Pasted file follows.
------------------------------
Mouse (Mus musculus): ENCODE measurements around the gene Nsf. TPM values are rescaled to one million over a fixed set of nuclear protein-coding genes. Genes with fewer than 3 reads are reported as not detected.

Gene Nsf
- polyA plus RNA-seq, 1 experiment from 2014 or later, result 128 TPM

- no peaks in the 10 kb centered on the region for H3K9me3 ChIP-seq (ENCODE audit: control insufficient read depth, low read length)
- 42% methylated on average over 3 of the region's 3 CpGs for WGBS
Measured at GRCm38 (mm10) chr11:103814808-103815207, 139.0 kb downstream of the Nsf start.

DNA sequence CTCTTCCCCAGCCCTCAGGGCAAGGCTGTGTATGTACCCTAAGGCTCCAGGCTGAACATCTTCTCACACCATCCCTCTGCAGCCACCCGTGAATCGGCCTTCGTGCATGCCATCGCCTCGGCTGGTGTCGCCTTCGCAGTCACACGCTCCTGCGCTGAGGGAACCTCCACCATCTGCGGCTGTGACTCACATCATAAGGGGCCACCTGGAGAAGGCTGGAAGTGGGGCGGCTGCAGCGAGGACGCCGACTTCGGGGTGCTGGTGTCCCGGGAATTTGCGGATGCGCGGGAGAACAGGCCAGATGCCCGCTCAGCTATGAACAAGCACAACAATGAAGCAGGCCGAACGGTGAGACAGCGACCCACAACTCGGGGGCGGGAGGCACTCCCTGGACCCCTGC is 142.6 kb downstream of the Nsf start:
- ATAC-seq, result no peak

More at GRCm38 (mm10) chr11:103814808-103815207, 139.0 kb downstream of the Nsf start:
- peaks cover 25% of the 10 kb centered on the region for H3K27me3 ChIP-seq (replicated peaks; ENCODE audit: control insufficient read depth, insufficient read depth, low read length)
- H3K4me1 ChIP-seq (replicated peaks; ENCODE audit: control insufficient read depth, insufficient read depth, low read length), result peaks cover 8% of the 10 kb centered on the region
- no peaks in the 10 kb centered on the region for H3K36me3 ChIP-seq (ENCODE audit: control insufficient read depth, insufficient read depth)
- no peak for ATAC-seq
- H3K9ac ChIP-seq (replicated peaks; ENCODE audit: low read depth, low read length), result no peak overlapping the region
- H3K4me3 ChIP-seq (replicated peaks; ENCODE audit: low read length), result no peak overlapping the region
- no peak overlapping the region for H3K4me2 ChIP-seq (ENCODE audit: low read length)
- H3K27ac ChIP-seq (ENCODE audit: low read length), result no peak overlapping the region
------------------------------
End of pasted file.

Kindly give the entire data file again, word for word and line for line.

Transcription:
Mouse (Mus musculus): ENCODE measurements around the gene Nsf. TPM values are rescaled to one million over a fixed set of nuclear protein-coding genes. Genes with fewer than 3 reads are reported as not detected.

Gene Nsf
- polyA plus RNA-seq, 1 experiment from 2014 or later, result 128 TPM

- no peaks in the 10 kb centered on the region for H3K9me3 ChIP-seq (ENCODE audit: control insufficient read depth, low read length)
- 42% methylated on average over 3 of the region's 3 CpGs for WGBS
Measured at GRCm38 (mm10) chr11:103814808-103815207, 139.0 kb downstream of the Nsf start.

DNA sequence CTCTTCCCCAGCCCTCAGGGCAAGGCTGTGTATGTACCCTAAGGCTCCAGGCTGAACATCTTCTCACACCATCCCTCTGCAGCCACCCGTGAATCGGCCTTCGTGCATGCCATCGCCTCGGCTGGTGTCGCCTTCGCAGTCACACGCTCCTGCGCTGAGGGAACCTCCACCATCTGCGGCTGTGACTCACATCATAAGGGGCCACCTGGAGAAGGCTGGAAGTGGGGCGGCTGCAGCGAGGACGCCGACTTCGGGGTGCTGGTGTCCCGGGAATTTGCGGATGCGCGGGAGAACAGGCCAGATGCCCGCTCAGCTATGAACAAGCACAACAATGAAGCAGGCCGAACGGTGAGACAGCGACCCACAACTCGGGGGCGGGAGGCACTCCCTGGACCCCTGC is 142.6 kb downstream of the Nsf start:
- ATAC-seq, result no peak

More at GRCm38 (mm10) chr11:103814808-103815207, 139.0 kb downstream of the Nsf start:
- peaks cover 25% of the 10 kb centered on the region for H3K27me3 ChIP-seq (replicated peaks; ENCODE audit: control insufficient read depth, insufficient read depth, low read length)
- H3K4me1 ChIP-seq (replicated peaks; ENCODE audit: control insufficient read depth, insufficient read depth, low read length), result peaks cover 8% of the 10 kb centered on the region
- no peaks in the 10 kb centered on the region for H3K36me3 ChIP-seq (ENCODE audit: control insufficient read depth, insufficient read depth)
- no peak for ATAC-seq
- H3K9ac ChIP-seq (replicated peaks; ENCODE audit: low read depth, low read length), result no peak overlapping the region
- H3K4me3 ChIP-seq (replicated peaks; ENCODE audit: low read length), result no peak overlapping the region
- no peak overlapping the region for H3K4me2 ChIP-seq (ENCODE audit: low read length)
- H3K27ac ChIP-seq (ENCODE audit: low read length), result no peak overlapping the region